Aberrant integration of Hepatitis B virus DNA promotes major restructuring of human hepatocellular carcinoma genome architectureMore about Open Access at the Crick
Authors listEva G Álvarez Jonas Demeulemeester Paula Otero Clemency Jolly Daniel García-Souto Ana Pequeño-Valtierra Jorge Zamora Marta Tojo Javier Temes Adrian Baez-Ortega Bernardo Rodriguez-Martin Ana Oitaben Alicia L Bruzos Mónica Martínez-Fernández Kerstin Haase Sonia Zumalave Rosanna Abal Jorge Rodríguez-Castro Aitor Rodriguez-Casanova Angel Diaz-Lagares Yilong Li Keiran M Raine Adam P Butler Iago Otero Atsushi Ono Hiroshi Aikata Kazuaki Chayama Masaki Ueno Shinya Hayami Hiroki Yamaue Kazuhiro Maejima Miguel G Blanco Xavier Forns Carmen Rivas Juan Ruiz-Bañobre Sofía Pérez-del-Pulgar Raúl Torres-Ruiz Sandra Rodriguez-Perales Urtzi Garaigorta Peter J Campbell Hidewaki Nakagawa Peter Van Loo Jose MC Tubio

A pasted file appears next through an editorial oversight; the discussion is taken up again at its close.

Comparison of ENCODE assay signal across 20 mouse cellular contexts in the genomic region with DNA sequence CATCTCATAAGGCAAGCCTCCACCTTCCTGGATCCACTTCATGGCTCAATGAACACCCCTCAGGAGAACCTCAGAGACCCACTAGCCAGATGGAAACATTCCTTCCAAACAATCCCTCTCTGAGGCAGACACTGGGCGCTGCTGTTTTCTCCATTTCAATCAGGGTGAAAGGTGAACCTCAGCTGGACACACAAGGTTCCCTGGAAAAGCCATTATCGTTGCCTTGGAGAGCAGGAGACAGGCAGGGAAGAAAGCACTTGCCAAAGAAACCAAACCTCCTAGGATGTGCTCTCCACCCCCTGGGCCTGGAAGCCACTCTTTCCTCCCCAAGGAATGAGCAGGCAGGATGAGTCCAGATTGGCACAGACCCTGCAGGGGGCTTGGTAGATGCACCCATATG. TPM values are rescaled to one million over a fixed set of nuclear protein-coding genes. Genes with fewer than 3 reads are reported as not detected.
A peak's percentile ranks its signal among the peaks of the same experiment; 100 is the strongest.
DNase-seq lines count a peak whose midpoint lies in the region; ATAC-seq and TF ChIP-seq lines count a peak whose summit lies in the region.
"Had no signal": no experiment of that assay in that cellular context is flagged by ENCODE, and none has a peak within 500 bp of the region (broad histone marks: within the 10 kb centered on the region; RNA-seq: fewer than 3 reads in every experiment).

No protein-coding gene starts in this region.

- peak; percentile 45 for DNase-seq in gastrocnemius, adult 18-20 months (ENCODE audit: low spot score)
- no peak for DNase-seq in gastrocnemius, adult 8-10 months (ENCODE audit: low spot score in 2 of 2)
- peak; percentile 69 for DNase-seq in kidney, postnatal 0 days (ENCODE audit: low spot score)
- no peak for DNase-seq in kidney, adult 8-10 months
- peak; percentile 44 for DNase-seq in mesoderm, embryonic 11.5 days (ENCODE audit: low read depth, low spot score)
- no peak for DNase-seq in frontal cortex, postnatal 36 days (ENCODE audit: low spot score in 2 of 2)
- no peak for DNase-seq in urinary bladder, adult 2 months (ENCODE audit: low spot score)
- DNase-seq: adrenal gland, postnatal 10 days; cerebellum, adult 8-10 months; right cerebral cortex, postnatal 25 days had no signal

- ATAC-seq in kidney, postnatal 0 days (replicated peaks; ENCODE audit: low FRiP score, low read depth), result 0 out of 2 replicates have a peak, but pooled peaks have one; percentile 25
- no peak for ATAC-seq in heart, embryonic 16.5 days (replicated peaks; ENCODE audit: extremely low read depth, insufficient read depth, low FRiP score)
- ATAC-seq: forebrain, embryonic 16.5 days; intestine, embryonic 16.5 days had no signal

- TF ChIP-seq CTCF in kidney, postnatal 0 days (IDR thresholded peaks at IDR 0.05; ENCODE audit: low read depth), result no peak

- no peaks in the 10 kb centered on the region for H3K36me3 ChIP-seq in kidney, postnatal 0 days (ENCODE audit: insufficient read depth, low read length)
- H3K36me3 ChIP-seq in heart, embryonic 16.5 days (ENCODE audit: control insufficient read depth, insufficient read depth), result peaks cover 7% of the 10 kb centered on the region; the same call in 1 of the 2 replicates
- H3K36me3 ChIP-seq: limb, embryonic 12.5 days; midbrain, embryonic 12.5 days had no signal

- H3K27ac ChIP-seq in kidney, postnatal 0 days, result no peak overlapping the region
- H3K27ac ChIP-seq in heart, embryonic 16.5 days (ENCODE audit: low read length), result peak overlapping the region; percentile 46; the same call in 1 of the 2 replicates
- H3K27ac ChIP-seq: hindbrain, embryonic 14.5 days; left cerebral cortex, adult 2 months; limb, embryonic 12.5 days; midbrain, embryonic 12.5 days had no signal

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Most cancers are characterized by the somatic acquisition of genomic rearrangements during tumour evolution that eventually drive the oncogenesis. Here, using multiplatform sequencing technologies, we identify and characterize a remarkable mutational mechanism in human hepatocellular carcinoma caused by Hepatitis B virus, by which DNA molecules from the virus are inserted into the tumour genome causing dramatic changes in its configuration, including non-homologous chromosomal fusions, dicentric chromosomes and megabase-size telomeric deletions. This aberrant mutational mechanism, present in at least 8% of all HCC tumours, can provide the driver rearrangements that a cancer clone requires to survive and grow, including loss of relevant tumour suppressor genes. Most of these events are clonal and occur early during liver cancer evolution. Real-time timing estimation reveals some HBV-mediated rearrangements occur as early as two decades before cancer diagnosis. Overall, these data underscore the importance of characterising liver cancer genomes for patterns of HBV integration.
Journal Nature Communications